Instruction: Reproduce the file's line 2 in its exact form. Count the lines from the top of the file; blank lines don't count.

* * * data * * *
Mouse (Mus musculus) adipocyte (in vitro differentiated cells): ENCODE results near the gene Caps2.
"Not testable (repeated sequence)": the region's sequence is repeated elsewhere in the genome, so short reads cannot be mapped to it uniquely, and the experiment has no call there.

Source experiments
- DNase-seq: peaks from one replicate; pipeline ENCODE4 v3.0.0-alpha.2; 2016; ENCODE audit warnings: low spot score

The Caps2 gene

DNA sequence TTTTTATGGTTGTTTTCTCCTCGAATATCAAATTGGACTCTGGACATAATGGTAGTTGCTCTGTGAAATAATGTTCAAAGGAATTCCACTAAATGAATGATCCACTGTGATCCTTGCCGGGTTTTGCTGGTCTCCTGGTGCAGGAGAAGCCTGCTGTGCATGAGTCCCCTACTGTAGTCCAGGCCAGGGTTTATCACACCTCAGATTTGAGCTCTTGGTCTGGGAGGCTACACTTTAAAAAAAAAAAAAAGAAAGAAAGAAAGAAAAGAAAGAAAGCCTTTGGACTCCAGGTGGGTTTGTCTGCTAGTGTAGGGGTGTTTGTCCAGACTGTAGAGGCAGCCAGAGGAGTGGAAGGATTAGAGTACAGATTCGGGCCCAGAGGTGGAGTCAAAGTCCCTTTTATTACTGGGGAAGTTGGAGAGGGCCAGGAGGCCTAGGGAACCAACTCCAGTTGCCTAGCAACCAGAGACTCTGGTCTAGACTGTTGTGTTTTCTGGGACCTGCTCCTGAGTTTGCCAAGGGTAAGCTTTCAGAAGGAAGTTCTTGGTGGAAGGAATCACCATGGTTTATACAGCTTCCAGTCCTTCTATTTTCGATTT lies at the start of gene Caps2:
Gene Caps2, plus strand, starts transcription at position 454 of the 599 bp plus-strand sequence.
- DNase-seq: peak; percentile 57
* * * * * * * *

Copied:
"Not testable (repeated sequence)": the region's sequence is repeated elsewhere in the genome, so short reads cannot be mapped to it uniquely, and the experiment has no call there.